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Navy dismisses personnel indicted in extortion

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THE Nigerian Navy, last week, dismissed the unspecified number of personnel, following the recommendation of a special panel constituted to investigate allegations of extortion brought against them. 


The special panel which was constituted by the Chief of Naval Staff, Vice Admiral Ibok Ekwe Abas, followed the sacking of the Navy from traffic control at the Lagos ports access roads by the Presidency, occasioned by series of complaints and petitions by various stakeholders.

Sources within the Naval Western Command said following the panel’s recommendation, operatives found wanting were dismissed, while others, including a Rezr Admiral,  were given administrative sanctions.

Part of the inquiry by the panel was the alleged collection of N70, 000 per truck to drive against traffic straight into the port terminal, and alleged bribe seeking under the guise of escorting affected trucks to the ports. The gesture ended up in controversy following alleged abandonment by the accused Naval men after the collection of the said unrefundable bribe.

A Western Naval Command officer who confirmed the development said that while some have been dismissed, other offenders were receiving various degrees of punishment depending on the level of their culpability.

The officer who refused to reveal identities of those involved said: “The Navy does not tolerate any form of indiscipline or criminality, anybody found guilty is always punished. Some of the affected officers have been dismissed and some are still in custody. Some of those that have been found culpable have been dismissed; depending on the level of the complicity. Some have been administratively punished. That is the latest about that now.”

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When contacted for his reaction, Chairman of the Association of Maritime Truck Owners, AMATO, Chief Remi Ogungbemile, said though the news sounded cheering, it has not taken away from the woes of truckers doing business at the ports. He added that the government should concentrate effort at the automation of traffic control, and dwell less on task forces, which he said will always be prone to abuses.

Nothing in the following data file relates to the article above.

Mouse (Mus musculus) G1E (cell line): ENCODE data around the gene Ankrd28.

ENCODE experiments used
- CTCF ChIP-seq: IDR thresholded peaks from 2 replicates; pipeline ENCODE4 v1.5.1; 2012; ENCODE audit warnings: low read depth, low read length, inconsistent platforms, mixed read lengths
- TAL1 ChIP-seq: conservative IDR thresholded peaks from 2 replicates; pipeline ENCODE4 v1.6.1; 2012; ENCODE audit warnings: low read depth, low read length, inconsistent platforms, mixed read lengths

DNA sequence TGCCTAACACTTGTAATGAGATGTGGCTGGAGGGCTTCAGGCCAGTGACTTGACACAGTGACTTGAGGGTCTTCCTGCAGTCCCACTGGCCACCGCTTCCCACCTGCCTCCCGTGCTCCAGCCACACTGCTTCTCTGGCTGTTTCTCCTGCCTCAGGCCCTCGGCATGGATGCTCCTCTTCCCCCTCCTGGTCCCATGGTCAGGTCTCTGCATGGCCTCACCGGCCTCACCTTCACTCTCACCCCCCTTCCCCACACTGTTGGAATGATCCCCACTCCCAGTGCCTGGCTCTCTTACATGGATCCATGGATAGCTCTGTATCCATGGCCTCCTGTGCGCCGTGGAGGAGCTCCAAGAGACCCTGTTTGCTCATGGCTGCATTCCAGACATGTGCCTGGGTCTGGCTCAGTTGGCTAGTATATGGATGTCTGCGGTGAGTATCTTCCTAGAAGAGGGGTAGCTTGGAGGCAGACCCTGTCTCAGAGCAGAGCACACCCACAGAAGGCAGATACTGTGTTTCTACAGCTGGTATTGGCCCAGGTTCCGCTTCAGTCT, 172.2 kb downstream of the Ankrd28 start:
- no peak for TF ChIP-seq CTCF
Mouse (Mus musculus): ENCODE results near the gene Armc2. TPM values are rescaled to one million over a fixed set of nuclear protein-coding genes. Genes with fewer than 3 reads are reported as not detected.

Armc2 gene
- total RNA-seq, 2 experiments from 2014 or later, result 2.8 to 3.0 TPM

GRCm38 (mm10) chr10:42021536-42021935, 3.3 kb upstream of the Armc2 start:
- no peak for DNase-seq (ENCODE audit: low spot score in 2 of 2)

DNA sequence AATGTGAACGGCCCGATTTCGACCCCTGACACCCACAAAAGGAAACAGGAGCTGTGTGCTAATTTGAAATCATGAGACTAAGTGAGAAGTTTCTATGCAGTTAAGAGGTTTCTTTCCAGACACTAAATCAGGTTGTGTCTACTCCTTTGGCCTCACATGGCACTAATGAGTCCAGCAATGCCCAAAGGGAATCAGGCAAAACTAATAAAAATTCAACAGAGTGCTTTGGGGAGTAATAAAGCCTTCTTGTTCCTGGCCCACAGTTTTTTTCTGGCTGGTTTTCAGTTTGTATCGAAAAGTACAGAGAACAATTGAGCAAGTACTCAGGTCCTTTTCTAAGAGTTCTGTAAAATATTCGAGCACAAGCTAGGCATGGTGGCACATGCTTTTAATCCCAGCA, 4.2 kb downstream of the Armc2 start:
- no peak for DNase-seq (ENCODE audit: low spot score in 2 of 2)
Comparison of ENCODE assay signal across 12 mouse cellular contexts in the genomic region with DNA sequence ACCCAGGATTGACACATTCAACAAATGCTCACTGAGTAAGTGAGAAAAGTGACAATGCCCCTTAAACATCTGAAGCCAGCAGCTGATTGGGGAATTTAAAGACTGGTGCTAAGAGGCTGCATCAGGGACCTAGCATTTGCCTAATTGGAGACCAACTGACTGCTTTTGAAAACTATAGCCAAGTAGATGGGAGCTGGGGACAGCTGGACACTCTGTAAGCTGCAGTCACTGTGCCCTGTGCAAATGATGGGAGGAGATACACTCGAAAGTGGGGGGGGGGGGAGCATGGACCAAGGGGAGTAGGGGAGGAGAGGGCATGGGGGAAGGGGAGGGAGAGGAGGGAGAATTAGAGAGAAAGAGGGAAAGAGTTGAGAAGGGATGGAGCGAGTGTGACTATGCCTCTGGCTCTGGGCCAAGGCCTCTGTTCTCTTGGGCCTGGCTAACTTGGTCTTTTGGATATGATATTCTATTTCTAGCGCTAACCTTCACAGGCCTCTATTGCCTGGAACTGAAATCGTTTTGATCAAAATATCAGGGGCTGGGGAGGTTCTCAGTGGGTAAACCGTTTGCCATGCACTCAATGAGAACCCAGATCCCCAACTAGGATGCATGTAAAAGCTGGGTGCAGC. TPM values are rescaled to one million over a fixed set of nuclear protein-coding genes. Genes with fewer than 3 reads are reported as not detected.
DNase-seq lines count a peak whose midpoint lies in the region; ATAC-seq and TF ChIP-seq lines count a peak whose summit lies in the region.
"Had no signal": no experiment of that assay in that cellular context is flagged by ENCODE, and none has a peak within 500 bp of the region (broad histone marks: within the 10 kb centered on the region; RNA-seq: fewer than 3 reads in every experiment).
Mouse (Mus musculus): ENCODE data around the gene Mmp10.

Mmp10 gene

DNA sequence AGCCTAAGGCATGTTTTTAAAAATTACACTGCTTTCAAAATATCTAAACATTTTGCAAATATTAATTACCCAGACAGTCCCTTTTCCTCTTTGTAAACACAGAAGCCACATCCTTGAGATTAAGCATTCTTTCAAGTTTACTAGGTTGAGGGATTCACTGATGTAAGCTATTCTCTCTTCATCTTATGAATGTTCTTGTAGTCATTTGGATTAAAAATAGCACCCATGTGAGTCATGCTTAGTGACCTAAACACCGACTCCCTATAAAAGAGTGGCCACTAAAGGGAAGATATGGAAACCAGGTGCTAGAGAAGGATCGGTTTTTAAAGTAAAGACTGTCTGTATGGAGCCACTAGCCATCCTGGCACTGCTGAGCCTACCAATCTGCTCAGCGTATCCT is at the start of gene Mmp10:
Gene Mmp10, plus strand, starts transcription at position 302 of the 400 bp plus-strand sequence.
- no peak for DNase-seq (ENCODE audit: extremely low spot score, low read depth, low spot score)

His words: “I need to be very careful because I discovered that there were many interests working with operatives of the Navy. I realized that some of our people were romancing with them. They collected money from drivers and owners and acted as the second party in the extortion problem. Since I am not the one that was directly extorted, I will rather suggest how the gridlock at Apapa will disappear, because there will be no room for extortion if the gridlock is no longer there.

“So whether some Navy officers were sanctioned or not does solve the problem, because there is still extortion even when other organizations have replaced the Navy. The government should speed up automation of trucks call-up system, and stop setting up task forces. The task forces are the same, they are human beings, they are Nigerians, they will always collect bribe, they are not angels.”

Meanwhile, indications have emerged that the much-expected trucks call-up system facilitated by the Nigerian Ports Authority, NPA, has been put on hold, due to efforts by the authority to shortlist a private operator deemed more suitable to manage the trucks call-up operation.


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